Well, kind of, after all Marlon Brando did play a Polish immigrant named Stanley Kowalski in this 1951 classic.
Baba Jaga (yaga) is one of Wrocław’s oldest operating streetcars, and on a beautiful Sunday afternoon Karolina and I decided to take a ride down the memory lane. Designed in year 1913 production started in 1924, late due to WWI, at the Linke-Hofmann Werke plant right here in Wrocław. It’s worth pointing out that Wrocław was then German ‘Breslau’ and these streetcars are in fact designed and made by Germany. In 1932 it received a 3rd place at the Worlds Fair in Paris for its advance in technology and it was the first streetcar to have a metal frame and full glass windows.
Shown here is the oldest with the newest. Almost one hundred years apart, the latest and greatest streetcars in Wrocław are made by Skoda in the Chech Republic.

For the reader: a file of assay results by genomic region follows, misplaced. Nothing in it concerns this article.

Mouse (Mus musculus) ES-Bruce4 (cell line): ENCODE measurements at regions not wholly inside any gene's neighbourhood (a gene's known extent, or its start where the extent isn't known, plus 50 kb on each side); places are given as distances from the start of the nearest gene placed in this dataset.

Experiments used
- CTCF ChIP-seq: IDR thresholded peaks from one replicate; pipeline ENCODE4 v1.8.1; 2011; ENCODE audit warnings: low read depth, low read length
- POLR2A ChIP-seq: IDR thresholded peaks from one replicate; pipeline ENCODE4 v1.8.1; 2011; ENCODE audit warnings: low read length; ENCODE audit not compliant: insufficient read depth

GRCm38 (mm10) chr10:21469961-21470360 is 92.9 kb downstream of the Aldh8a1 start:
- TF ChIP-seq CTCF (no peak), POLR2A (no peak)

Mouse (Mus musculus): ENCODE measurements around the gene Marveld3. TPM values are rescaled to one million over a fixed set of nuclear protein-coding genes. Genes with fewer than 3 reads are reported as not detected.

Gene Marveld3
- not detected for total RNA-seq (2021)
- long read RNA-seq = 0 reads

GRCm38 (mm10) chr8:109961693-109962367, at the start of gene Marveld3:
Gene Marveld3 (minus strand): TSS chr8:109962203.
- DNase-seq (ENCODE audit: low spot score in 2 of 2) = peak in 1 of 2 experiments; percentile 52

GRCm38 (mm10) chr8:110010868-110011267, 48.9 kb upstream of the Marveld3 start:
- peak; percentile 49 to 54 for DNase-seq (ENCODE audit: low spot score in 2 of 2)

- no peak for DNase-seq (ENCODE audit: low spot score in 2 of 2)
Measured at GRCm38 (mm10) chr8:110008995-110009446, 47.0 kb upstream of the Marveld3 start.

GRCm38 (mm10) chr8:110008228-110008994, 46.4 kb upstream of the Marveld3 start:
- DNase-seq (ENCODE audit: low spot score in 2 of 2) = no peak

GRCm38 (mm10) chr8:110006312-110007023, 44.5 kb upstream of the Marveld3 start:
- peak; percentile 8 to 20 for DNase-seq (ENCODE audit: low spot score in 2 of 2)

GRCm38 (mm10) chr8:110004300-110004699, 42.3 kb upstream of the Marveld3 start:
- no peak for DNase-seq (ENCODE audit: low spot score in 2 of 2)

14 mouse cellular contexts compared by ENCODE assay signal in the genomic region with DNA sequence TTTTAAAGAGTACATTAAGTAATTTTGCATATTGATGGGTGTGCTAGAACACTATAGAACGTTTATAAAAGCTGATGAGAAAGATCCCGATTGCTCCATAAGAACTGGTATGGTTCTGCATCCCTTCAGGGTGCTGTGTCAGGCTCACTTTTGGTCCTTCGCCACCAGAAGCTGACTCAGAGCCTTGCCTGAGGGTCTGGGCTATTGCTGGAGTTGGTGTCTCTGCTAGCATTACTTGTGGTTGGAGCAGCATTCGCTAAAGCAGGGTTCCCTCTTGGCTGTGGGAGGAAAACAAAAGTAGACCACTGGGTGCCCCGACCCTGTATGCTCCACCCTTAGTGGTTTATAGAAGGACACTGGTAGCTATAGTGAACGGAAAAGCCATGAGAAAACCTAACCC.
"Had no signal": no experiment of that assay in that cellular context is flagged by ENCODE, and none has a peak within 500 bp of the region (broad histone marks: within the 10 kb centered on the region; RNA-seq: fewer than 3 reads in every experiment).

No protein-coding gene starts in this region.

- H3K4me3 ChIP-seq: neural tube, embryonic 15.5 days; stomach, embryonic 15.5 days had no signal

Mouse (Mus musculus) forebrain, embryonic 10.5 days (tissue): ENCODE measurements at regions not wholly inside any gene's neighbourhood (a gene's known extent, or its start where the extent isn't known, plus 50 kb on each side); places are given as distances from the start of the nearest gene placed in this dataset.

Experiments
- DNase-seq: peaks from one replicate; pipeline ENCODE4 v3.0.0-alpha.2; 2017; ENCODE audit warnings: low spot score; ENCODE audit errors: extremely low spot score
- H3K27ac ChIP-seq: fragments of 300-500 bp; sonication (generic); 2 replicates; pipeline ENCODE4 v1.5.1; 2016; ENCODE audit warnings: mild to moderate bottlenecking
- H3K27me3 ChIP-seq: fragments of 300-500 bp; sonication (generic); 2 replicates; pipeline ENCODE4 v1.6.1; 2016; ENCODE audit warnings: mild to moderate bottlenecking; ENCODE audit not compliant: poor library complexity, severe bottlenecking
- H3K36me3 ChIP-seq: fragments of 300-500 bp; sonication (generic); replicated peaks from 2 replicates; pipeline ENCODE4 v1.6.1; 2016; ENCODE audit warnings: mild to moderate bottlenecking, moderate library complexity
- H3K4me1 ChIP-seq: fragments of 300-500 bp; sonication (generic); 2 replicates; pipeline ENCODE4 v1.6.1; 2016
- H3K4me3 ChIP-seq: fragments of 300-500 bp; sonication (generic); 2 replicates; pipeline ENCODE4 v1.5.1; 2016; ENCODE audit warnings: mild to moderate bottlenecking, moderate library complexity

The trip costs about $1.50 and takes 45 minutes from in front of the Opera House to the Zoo and the Centenial Hall. It only has one or two stops in between and simply rides on by through all the stops along the way. Most people waiting for regular streetcars were pretty surprised to see it coming, but pretty much everyone smiled when they saw it. It’s a nice gesture from the city to keep these things operational one day a week to show people the roots of public transportation in Wrocław.
Here’s a little video I put together from the trip. It’s all narrated in Polish by the streetcar conductor himself. It was obvious that driving it was his passion just by listening to how emotionally he talked about it and how much information he had on the subject. Hope you enjoy it.